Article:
Guide to Basic Life Support
The term "basic life support," also known as BLS, is used in the medical field to distinguish the types of medical care necessary to sustain someone's life until they can receive more detailed care. These skills are most often utilized by EMTs, paramedics, triage nurses, and anyone who has received BLS training. This type of medical treatment is needed in order to sustain someone's life in the event of a medical emergency. Some examples of when BLS would be needed include choking, cardiac arrest, or a near-drowning.
There are three main components that someone would want to check when performing BLS. These are circulation, airway, and breathing. First, the patient's circulation would need to be checked by making sure their heart is beating properly so that blood can pump to the organs. In some cases, chest compressions may need to be performed to ensure that blood is circulating throughout the body. Their airway also should be checked for any foreign objects, sputum, or vomit to make sure that they are able to get air to breathe. And finally, breathing should be checked to ensure that the patient is getting vital oxygen into the lungs and the body.
Any time someone is experiencing a medical emergency, an assessment should be done immediately to determine if BLS is needed. First, find out what the emergency is and call for help. Next, administer the proper procedures, such as CPR, the Heimlich maneuver, or in some instances the use of a defibrillator. Most people who have completed BLS training should be able to administer these types of medical assistance without much help. There should always be a swift check for danger in the area and a check that the patient is responding. It is essential that someone send for professional medical help as soon as possible to minimize any time without proper medical attention.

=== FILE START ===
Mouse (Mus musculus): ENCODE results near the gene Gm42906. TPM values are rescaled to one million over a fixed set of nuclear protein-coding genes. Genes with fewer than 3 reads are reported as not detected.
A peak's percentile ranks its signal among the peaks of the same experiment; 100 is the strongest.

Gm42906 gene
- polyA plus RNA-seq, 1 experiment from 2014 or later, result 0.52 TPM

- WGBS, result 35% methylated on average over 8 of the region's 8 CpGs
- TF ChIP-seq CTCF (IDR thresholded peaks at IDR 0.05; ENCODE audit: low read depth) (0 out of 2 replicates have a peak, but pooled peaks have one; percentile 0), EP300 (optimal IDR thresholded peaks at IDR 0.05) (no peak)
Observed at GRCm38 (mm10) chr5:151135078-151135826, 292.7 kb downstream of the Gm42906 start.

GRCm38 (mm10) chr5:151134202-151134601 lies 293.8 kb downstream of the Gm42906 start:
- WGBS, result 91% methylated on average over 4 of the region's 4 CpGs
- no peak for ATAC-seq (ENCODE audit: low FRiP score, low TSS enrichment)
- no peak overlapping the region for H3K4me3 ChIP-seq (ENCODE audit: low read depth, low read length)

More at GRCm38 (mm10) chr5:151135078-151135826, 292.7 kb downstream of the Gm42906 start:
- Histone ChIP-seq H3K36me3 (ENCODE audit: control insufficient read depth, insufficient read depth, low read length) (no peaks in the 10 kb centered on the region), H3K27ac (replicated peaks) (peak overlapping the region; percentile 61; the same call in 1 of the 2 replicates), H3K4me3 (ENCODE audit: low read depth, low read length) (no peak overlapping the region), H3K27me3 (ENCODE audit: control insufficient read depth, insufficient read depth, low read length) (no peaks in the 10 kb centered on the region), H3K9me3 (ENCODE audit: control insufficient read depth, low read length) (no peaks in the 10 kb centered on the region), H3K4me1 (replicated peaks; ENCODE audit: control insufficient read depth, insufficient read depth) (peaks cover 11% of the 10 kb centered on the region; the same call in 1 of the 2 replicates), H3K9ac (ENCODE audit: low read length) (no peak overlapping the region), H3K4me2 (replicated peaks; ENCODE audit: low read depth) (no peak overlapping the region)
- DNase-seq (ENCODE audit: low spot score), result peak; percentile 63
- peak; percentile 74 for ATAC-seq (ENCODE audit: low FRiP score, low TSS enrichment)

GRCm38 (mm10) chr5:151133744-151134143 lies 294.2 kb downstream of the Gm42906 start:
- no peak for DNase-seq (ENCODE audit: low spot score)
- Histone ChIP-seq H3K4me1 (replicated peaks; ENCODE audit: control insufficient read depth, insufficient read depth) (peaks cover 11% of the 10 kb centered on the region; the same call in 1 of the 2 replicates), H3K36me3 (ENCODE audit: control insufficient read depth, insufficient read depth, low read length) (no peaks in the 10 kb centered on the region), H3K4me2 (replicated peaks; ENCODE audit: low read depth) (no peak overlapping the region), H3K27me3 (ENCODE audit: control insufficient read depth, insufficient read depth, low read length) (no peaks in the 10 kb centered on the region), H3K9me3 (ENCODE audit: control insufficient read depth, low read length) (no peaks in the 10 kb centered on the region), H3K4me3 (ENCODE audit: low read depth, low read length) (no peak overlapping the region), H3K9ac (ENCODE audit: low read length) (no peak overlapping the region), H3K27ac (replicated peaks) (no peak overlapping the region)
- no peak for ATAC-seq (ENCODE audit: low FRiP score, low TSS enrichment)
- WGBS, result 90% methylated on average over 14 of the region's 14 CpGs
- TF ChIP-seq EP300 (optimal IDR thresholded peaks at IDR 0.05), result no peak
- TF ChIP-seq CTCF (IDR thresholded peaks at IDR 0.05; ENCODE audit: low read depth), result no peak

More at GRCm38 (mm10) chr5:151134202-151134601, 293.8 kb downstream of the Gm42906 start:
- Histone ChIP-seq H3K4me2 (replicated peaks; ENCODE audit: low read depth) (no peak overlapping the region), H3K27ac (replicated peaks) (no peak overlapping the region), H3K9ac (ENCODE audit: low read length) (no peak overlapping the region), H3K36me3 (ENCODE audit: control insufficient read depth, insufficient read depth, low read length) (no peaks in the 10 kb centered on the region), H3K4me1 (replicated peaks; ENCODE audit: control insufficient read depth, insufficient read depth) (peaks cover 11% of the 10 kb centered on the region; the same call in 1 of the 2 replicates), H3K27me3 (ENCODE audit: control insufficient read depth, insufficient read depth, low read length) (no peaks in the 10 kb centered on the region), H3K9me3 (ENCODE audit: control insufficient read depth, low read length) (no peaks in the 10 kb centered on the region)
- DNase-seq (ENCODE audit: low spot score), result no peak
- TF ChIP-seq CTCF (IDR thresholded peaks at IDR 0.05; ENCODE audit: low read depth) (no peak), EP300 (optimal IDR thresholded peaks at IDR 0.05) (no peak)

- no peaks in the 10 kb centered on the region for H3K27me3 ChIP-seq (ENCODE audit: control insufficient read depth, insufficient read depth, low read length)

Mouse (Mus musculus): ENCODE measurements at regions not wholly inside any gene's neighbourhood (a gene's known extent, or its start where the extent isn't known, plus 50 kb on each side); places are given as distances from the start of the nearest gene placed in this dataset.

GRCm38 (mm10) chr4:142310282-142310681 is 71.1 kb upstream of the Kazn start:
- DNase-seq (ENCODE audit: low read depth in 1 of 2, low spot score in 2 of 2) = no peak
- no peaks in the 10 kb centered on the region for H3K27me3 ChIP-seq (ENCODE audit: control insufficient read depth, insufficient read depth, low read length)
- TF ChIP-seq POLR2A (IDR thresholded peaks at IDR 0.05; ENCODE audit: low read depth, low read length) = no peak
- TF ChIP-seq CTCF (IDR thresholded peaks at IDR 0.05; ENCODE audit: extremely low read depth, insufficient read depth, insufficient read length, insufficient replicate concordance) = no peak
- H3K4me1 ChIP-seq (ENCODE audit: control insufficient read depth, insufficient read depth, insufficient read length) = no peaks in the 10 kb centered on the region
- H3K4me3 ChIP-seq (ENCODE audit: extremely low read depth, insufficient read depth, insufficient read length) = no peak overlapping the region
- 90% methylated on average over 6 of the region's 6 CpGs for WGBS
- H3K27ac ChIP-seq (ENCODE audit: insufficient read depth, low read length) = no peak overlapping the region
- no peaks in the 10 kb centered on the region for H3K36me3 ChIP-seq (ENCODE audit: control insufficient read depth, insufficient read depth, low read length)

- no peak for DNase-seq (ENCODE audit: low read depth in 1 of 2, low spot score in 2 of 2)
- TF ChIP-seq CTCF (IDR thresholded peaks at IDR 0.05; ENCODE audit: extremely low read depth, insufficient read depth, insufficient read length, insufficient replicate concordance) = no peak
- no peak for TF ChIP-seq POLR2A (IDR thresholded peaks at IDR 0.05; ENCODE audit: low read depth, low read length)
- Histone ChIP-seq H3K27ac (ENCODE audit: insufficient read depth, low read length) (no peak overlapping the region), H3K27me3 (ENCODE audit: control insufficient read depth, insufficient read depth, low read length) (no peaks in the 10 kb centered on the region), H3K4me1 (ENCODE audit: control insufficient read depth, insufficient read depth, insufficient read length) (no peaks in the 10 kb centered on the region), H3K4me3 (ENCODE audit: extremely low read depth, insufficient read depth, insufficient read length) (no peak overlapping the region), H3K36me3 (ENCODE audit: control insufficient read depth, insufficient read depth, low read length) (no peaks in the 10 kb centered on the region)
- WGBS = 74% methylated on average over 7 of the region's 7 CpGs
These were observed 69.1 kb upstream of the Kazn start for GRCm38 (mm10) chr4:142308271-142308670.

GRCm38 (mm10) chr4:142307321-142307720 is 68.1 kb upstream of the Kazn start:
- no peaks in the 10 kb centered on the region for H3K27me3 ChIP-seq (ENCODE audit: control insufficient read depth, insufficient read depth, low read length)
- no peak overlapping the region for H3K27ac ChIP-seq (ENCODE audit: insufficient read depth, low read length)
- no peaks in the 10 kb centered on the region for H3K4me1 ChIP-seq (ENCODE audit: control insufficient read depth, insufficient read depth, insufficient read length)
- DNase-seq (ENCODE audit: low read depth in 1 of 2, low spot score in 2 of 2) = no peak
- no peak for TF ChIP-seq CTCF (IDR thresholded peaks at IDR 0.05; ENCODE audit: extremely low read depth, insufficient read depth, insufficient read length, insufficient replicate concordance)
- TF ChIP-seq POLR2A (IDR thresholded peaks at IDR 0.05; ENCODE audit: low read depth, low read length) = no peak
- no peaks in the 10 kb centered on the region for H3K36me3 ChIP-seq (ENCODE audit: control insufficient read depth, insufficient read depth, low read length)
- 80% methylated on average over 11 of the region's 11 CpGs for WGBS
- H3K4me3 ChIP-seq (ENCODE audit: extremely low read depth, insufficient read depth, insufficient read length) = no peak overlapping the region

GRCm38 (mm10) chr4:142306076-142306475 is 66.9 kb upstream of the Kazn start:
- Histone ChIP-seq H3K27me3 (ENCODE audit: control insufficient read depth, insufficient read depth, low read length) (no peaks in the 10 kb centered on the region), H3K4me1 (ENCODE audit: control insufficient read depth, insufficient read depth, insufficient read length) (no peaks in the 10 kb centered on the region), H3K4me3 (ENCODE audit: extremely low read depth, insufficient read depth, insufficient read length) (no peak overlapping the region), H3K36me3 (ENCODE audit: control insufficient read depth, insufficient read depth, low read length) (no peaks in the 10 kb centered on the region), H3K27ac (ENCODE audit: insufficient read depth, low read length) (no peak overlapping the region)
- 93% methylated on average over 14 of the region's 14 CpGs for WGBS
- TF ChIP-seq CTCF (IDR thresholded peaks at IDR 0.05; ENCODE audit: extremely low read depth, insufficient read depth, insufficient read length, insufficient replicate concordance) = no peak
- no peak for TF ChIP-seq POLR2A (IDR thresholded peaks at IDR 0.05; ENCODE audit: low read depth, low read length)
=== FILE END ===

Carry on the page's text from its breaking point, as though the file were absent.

If you witness someone experiencing a medical emergency, first, ask them if they are OK. If there is no response, find someone who can help perform the BLS procedures as soon as possible. Each situation is different and may require more advanced help, such as tilting the patient's head back to ensure they are breathing or dealing with someone who is hypothermic. The inability to speak aloud and the inability to breathe are both definitive signs that a patient is dealing with a very serious medical emergency and should get assistance immediately.
In order to be BLS-certified, one must attend courses and pass a series of tests. These training courses are relatively short in duration and are often offered at a fairly minimal cost. In fact, some organizations will offer free CPR classes for new parents and medical students. People who deal with children, the elderly, or the sick must have some kind of BLS certification before they can work in these environments. This helps to ensure the safety of everyone and is essential to ensuring that students or patients can be helped in the event of a life-threatening emergency. In most BLS courses, there is no need for medical devices. The instructor will teach the basic maneuvers needed to sustain life, such as CPR, abdominal thrusts, and chest compressions.
A dummy is often used in BLS classes as a stand-in for a real human patient. This dummy is used to simulate what it would be like when dealing with a real human. Students must practice on the dummy in order to show their ability to perform basic BLS functions. There is also a brief written exam that demonstrates the students' knowledge of basic BLS practices. Once the student has demonstrated that they are knowledgeable in the different areas, they are issued an official certification showing that they have passed the course and can perform life-saving functions on a patient in need. Knowing how to recognize the signs of someone in medical distress and then being able to assist them can mean the difference between life and death in many instances.
For more information about basic life support, or BLS, please refer to the following websites:
- Basic Life Support Flow Chart (PDF)
- Basic Life Support Handbook (PDF)
- Adult Basic Life Support
- The History of CPR
- Understanding Life Support Measures
- Chest Compression CPR
- CPR Information From the Mayo Clinic
- What to Do After a Medical Incident
- Important First Aid Basics
- Basic Life Support Handbook
- Basic Life Support Treatment Protocols (PDF)
- Should I Learn Basic Life Support?
- Learning CPR (video)
- How to Use an AED
- Emergencies: Do You Know What to Do?